2006 Team Previews: Cincinnati Reds, Pitchers

This article was written by Jeff Sackmann of Brewcrew Ball...what? Why is a Brewers blogger writing my Reds preview.......Quick, look over there!!! (smoke bomb)

Last year, the Cincinnati Reds led the National League by scoring 820 runs, just over 5 per game. True, it's easier to score at Great American Ballpark than happy hour at a margarita bar, but the offense certainly isn't to blame for the Reds' 89 losses. The staff gave up 889 runs--almost half a run more than the team scored. If the Reds want to make a run for .500, they'll need to maintain that offensive production and chop a half-run off their team ERA.

Granted, when the powerful middle of the Reds lineup points their fingers at the starting rotation, it's fair if Harang and the gang point right back. You can't prevent runs unless somebody catches the ball (or your K/9 above 20), and the Reds--especially the outfield, supporting a fly-ball-inducing staff, no less--didn't do that too much. Marc didn't ask me to write me to write a Cincinnati Reds "Defensive Preview," but then again if he asked me to write about the Reds, he doesn't have a lot of other options, now does he?

The Defense: Last year, the Reds usually trotted out an outfield of Adam Dunn, Ken Griffey Jr., and Austin Kearns. Wily Mo Pena saw plenty of time, especially in right, as 4th OF. Kearns is a credible, average defender, but the happytalk stops there. Adam Dunn is a power-hitting first baseman, which might be the nicest thing you can say about his outfield defense. Depending on which defensive stat you prefer, Dunn was bad, but not embarassingly bad. He probably didn't cost the Reds more than one win or so in his 133 games in LF.

Ken Griffey Jr. is another story. I have bad news for Jerry Narron--I'm telling him again because he apparently didn't get my memo last season. There's no DH in the National League, and "CF" is not--I repeat, NOT--the abbreviation for "designated hitter." If right field at Petco is where fly balls go to die, center field at GABP--when the Reds are in the field, anyway--is where fly balls turn into stand-up doubles. According to BP's FRAA, Griffey's glove cost the Reds 1.5 wins--that's below replacement level. If you're running a baseball team where you can expect that kind of veteran mojo out of your centerfielder, your offseason strategy is obvious.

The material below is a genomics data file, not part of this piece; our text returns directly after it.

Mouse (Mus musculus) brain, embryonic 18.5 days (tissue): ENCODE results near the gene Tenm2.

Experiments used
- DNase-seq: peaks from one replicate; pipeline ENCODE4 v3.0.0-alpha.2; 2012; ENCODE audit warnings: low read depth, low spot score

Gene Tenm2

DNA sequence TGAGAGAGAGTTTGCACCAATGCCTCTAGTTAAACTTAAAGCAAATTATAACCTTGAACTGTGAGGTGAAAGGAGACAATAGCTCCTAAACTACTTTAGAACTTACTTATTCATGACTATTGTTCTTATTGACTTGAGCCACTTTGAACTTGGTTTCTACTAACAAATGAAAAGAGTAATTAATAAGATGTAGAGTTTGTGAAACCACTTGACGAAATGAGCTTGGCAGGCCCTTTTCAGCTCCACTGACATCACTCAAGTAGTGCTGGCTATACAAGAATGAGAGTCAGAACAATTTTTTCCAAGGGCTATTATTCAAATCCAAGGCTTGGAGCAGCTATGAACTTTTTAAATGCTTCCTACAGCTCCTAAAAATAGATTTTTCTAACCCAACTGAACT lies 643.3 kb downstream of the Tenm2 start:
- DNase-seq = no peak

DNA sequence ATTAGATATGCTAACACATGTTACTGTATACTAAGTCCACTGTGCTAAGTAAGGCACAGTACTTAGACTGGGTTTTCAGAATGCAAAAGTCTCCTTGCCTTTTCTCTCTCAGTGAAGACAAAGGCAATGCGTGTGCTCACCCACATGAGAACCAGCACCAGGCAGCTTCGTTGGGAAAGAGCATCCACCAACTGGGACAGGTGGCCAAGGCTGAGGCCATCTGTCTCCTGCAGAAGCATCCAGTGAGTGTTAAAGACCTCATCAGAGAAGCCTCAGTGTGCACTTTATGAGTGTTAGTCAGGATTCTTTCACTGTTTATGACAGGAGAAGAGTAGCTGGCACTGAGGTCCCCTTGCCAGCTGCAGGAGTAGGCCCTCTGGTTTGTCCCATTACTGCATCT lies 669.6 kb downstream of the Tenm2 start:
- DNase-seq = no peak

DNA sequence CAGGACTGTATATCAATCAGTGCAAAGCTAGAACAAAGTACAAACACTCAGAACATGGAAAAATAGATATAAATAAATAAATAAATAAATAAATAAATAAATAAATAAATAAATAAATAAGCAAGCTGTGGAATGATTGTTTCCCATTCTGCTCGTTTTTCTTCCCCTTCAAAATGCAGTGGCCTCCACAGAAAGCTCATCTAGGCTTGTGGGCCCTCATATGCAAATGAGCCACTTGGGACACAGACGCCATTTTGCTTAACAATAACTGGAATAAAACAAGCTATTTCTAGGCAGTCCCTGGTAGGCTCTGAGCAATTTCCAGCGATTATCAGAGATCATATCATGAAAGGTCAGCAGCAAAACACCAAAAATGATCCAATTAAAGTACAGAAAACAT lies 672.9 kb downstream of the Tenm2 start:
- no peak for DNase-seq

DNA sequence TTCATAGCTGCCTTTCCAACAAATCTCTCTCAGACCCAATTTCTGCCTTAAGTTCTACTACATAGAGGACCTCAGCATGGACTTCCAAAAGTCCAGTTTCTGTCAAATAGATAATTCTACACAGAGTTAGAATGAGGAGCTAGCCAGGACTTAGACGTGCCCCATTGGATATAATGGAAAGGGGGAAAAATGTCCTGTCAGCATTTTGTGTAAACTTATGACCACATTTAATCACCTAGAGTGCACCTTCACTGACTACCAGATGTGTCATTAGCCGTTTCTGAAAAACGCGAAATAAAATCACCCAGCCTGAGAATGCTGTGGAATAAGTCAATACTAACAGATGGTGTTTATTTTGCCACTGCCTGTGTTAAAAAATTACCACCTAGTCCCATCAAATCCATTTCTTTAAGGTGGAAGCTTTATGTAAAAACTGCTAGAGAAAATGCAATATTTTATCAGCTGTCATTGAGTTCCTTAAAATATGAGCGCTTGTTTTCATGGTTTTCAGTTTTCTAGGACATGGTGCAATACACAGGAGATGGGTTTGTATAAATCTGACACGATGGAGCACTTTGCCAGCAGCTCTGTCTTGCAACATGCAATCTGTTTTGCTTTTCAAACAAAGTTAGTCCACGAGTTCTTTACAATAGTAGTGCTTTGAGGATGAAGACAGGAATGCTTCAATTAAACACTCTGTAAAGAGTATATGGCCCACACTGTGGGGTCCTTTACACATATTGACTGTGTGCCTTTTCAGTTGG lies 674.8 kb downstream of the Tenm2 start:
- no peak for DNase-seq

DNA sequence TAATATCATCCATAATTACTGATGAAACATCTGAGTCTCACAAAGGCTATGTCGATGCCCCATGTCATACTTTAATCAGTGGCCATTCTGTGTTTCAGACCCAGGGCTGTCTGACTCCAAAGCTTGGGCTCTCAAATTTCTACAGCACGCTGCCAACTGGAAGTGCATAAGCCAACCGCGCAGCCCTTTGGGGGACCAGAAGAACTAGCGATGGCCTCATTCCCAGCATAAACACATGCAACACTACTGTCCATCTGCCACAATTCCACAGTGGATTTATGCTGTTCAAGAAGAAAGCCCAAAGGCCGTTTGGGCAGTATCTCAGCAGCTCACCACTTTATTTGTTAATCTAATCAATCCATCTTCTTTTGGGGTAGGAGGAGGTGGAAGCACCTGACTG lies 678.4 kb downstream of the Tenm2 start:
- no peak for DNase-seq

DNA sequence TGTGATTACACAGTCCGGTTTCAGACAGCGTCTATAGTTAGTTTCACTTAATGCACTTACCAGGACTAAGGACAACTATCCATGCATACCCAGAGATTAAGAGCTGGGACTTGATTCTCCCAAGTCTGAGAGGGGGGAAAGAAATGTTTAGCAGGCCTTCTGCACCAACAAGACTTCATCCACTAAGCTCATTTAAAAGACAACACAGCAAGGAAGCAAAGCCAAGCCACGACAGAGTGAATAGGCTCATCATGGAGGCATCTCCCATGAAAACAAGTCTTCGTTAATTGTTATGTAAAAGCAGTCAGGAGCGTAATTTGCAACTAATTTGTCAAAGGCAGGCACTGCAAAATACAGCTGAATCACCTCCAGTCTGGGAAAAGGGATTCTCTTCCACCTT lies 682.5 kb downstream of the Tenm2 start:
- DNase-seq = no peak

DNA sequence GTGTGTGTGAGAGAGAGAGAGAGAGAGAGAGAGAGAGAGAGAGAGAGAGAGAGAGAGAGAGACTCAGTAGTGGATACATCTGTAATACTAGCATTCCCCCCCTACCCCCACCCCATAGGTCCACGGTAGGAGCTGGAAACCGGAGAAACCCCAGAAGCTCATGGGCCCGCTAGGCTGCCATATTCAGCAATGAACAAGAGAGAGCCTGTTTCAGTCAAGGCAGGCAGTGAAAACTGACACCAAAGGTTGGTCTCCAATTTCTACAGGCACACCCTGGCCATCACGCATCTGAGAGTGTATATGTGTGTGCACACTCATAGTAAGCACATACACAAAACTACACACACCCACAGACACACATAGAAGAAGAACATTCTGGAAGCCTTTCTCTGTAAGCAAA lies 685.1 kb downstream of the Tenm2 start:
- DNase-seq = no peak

And that strategy is...get a bunch of pitchers who will induce lots and lots of fly balls. It's the one thing that Dan O'Brien and Wayne Krivsky appear to wholeheartedly agree on. O'Brien traded for Dave Williams, and Krivsky acquired Bronson Arroyo, ensuring that the five pitchers starting the year in the rotation all allow more fly balls than grounders. Of that group, only Aaron Harang is even close to a 1.0 gb/fb ratio.

Not that keeping the ball on the ground is a magic recipe for twirling success in Cinci. The Reds infield defense was solid last year, but there are new faces at the corners in 2006. Edwin Encarnacion may well be average or a little better, like his predecessor Joe Randa was, but I don't predict you'll be seeing Reds first basemen on Baseball Tonight too often this season. Rich Aurilia is a decent defender up the middle, but before this spring, he'd played exactly three innings at first. Scott Hatteberg? Let's just remember that "Pickin' Machine" was a nickname meant to motivate, not one that reflected any actual skill.

This is all a long way of saying that the bad seasons awaiting the pitchers we're about to discuss are not entirely their own doing. Put these five guys in front of Oakland's defense, and we'd watch them become beautiful, sparkling league average. As it is, though, the outlook is not pretty. Last year the Reds' defensive efficiency (a stat that measures what percent of balls in play turn into outs) was second worst in the NL (to Colorado), and as I've suggested, it doesn't figure to improve this year. Griffey's getting older, Hatteberg's going to start a whole bunch, and to make matters worse, Tony Womack might be allowed to come out of the clubhouse. Sorry guys--I'll try to be nice, because this season won't be.